# Percent Difference vs Deviation in Accelerometer Calibration

## Understanding Sensitivity and Frequency Response

Have you ever found yourself in a lengthy calibration-related conversation? With details such as specifications, in tolerance/out of tolerance status and uncertainties being discussed? Chances are that you have ended up using “percentage difference” or “deviation” several times and often in a few different contexts. This month we will explore some of the confusion in percentages.

Two of the most commonly discussed accelerometer specifications are sensitivity and frequency response. Both of these specifications are expressed using a percentage, both are common failure modes for an accelerometer, and both are checked as part of an ISO 16063-21 calibration test of an accelerometer. As a result of this commonality, they are also frequently the source of confusion when discussing accelerometer calibration results.

### Sensitivity

Accelerometer sensitivity is the ratio of electrical output to acceleration input. It is often expressed in any of the following ways: In each of the expressions above, the numerator (the top of each ratio) is an electrical measurement expressed as some form of voltage or amperage. In each of the denominators (the bottom of each ratio) is a mechanical measurement of acceleration. Consider the image below from an accelerometer specification sheet for sensitivity. This specifies that the measured accelerometer sensitivity must fall within ±5% of a nominal value of 10 mV/g. In this case, the percentage is a tolerance referenced to the design target for the accelerometer.

It is interesting to note that the nominal sensitivity is measured at a frequency we call the reference frequency. In the example above, the sensitivity of the accelerometer must fall between 9.5 and 10.5 mV/g to be within manufacturer's tolerance.

### Frequency Response

As mentioned directly above, the sensitivity of an accelerometer is specified at a "reference frequency." This, by itself, is sufficient if the user is interested in measuring acceleration that happens to occur at the reference frequency. Of course, we know that accelerometers are used to measure acceleration over a broad range of frequencies and the sensitivity changes over these frequencies. "Frequency Response" specifies the uniformity of the accelerometer output over a broad range of frequencies. In this case, the tolerance is referenced to the measured sensitivity at the reference frequency. For the accelerometer in Figure 2, the sensitivity from 1 Hz to 7000 Hz will be within ±5% of the measured value at the reference frequency. These parameters are highlighted in red. This uniformity is also specified with a wider (±10%) tolerance over a wider frequency range (highlighted in green). Figure 3 graphically represents the information tabulated in Figure 2. So while these percentages, if used interchangeably in conversation, may introduce confusion to a conversation, they are used to successively describe accelerometer output with more and more specificity. In the vaguest description, we refer to the nominal, or designed sensitivity, of an accelerometer and specify the allowable percent deviation from it for the measured sensitivity at the reference frequency. Furthermore, we use the percent deviation for frequency response to specify the allowable deviation at any frequency, referenced to the measured sensitivity at the reference frequency.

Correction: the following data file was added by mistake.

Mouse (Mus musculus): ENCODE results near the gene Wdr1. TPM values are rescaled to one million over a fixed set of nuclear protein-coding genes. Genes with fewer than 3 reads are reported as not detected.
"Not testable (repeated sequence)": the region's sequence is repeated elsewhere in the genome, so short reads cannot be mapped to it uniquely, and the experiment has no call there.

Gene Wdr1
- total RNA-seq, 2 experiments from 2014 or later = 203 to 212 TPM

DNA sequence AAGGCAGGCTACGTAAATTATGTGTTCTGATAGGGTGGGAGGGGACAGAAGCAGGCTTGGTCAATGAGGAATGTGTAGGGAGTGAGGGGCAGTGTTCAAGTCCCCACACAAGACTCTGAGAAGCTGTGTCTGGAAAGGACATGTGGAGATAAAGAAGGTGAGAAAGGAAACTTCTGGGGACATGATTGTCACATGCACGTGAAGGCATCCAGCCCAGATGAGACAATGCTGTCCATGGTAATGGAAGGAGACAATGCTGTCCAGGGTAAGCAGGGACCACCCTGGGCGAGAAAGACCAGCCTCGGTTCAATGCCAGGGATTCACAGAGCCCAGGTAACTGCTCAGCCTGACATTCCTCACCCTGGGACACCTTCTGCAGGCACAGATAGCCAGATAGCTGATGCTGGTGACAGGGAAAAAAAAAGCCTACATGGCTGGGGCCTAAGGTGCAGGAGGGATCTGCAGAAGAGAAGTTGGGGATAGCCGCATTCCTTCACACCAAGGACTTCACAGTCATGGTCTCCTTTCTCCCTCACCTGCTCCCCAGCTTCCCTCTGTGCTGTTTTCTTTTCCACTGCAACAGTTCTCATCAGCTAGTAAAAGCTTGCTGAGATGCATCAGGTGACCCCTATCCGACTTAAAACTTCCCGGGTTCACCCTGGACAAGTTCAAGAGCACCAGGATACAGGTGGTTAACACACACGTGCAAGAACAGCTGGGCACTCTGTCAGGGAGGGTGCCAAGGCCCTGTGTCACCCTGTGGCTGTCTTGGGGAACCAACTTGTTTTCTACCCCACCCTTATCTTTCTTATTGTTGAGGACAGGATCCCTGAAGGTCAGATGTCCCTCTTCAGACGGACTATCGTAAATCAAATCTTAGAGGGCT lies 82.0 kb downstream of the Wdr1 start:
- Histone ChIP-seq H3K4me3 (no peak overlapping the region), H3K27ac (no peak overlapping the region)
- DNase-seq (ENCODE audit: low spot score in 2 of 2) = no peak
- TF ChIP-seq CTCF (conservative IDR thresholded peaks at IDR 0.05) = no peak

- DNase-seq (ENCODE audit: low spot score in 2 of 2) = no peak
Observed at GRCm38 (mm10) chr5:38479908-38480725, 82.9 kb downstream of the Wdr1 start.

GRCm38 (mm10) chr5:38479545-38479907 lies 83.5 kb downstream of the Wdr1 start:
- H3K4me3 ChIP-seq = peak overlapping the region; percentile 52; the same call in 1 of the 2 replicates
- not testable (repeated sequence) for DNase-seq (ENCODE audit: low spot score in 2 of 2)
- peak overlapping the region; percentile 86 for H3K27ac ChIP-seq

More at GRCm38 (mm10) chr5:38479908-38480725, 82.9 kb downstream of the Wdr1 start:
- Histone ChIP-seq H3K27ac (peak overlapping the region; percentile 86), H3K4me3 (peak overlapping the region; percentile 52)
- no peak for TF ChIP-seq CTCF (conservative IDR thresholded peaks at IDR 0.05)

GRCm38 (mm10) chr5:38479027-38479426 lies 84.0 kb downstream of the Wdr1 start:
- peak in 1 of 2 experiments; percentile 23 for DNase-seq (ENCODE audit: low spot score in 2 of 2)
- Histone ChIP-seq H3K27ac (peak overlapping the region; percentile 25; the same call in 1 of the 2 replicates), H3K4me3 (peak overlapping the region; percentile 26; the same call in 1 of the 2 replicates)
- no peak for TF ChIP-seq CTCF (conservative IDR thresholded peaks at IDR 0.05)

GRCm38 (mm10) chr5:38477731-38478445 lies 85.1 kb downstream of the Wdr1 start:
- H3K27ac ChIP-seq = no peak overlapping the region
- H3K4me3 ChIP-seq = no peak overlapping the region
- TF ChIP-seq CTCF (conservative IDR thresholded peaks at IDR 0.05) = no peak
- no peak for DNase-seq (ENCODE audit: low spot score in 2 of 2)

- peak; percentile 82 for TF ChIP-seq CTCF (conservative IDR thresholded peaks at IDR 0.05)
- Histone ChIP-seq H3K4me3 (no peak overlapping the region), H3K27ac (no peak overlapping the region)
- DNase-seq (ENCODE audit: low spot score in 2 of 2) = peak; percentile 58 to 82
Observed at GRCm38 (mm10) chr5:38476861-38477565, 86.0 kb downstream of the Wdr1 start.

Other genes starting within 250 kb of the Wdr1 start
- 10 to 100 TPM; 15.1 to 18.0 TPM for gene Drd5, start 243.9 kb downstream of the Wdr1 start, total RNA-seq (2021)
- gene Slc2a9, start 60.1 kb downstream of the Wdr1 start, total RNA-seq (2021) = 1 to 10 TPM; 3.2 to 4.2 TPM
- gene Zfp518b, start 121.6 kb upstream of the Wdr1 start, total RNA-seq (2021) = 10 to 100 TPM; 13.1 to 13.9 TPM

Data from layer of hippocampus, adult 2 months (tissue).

Beyond sensor specifications, percentage deviation is often used interchangeably with percentage difference, percentage error, or percent change when comparing two independent frequency response calibrations. The context of the two calibrations is often the determining factor in deciding the verbiage used. For example:

• Percent Change - compared to a previous year
• Percent Difference - comparing two different sensors
• Percent Deviation - comparing to a reference frequency

 In the U.S., a reference frequency of 100 Hz is used; internationally 159.2 or 160 Hz is used. More details are available from accelerometer manufacturers and your calibration certificate.